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Sunday 28 August 2011

ASLA Party Edinburgh Book Fest.

This year I haven’t been to anything at the Edinburgh Book Festival - I’ve been following it from afar, partly due to various visits and other occupations - but last night I went to the party hosted by the Association of Scottish Literary Agents. In spite of the rainy evening there was a pretty good turnout (though some habitual faces missing - where was my acquaintance and fellow writer from Inverness, Erica Munro who I chat to every year at this party?). I have to admit that, as I was going in, I was relieved to see someone bearing a tray with glasses of wine rather than the cider of the previous year. A good move.

I had interesting chats with familiar and new faces too many to mention (learning along the way that the South Africans are preparing themselves to set up a tabloid press ... ), but including, Bob McDevett of Hachette Scotland, and author, agent and E-book expert extraordinaire Allan Guthrie. Interesting times – instructive and illuminating conversations with both of them. I also had a lovely long chat with agent and ASLA Secretary Lindsey Fraser, finally met Nicola Morgan, and was delighted to see that the talented Shona, formerly intern for my agent Maggie McKernan, is beginning to make her way in the publishing world. And of course, as ever, young Leo Gordon, son of Maggie, about to start secondary school at the Edinburgh Academy, handing round the plates of smoked salmon with panache, soaking up the info in the conversations, and(the only one being paid!) negotiating the price of his services with his mother. One to watch for the future.

Tuesday 23 August 2011

I Confess

I am rapidly becoming a fan of the Los Angeles Review of Books. It is, reportedly, the first major book review to be launched in the 21st century. The site’s first post, The Death of the Book, by Ben Ehrenreich, heralded the start of what is in fact a celebration of the continuing life of books – and the serious consideration of books.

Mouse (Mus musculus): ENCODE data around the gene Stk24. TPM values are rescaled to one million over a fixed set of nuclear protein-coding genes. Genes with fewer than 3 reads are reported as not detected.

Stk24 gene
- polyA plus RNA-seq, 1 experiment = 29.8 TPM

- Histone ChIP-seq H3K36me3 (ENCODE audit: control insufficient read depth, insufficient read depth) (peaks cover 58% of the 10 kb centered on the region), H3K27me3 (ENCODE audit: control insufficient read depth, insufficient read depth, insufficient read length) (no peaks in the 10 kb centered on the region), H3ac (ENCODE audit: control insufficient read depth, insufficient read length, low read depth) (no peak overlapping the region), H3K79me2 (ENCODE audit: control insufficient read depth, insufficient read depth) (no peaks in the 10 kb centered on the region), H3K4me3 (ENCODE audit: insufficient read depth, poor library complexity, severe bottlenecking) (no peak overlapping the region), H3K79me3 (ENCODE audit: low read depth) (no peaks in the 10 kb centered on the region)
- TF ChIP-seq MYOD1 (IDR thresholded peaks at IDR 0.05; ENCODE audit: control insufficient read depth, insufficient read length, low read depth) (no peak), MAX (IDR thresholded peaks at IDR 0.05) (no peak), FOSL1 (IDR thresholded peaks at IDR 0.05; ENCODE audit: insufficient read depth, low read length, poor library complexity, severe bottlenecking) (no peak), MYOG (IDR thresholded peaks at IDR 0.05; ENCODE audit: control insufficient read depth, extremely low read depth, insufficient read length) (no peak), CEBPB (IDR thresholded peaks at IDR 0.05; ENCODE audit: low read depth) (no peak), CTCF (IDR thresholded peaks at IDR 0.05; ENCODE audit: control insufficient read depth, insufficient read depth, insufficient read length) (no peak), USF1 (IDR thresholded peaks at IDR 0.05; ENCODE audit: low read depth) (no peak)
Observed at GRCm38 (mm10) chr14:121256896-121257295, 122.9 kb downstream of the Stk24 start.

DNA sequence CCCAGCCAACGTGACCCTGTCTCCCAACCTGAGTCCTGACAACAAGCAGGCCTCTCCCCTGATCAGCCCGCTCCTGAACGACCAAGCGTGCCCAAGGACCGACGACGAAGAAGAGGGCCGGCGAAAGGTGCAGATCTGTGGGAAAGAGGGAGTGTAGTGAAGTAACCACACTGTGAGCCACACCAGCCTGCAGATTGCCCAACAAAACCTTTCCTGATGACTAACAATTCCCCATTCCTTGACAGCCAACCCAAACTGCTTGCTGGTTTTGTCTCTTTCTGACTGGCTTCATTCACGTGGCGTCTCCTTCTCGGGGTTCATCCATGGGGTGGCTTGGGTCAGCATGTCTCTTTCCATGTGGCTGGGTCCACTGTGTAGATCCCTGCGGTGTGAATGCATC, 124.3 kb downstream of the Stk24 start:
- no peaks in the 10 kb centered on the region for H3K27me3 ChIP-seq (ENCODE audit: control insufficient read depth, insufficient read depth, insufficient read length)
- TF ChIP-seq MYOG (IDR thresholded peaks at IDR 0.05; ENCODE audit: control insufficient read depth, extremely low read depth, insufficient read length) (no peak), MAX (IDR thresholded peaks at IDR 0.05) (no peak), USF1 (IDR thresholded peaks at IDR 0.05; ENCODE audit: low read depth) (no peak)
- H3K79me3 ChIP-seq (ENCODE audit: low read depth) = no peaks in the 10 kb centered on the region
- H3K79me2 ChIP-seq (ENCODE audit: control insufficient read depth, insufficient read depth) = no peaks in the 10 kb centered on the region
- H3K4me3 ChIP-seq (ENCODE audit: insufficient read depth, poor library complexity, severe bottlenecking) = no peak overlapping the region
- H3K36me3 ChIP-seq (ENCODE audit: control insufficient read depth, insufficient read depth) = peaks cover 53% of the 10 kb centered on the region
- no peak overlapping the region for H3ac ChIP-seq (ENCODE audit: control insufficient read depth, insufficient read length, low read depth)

It was started by Tom Lutz, and American writer and literary critic, presently Professor of Creative Writing and Media and Cultural Studies at University of California Riverside, in response to the shrinking space allotted to book reviews in the newspapers, to challenge the New York-centric emphasis on the literary world in the US and to include the diversity of literature being produced beyond the boundaries of the NY publishing world.

What you can view now is the temporary site, but when the full website is launched later this year, it will include an array of multimedia content, embracing new technologies for delivering books and ‘fostering the conversation about books and culture’.

While recognising the excellent contribution made by online blogs, the LARB’s aim is to make good use of professional journalists and critics who have been casualties of the reduced newspaper space, and to produce a ‘curated’ site, including different reviews, opinions and viewpoints, of new, classic and forgotten works by famous and unknown contributors from all over the world. They ‘hope to be of national and international interest, and to cover the national and international book scene’.

What is particularly refreshing for me is the eclectic nature of the content and the even-handed seriousness and respect that is given to widely different material and genres.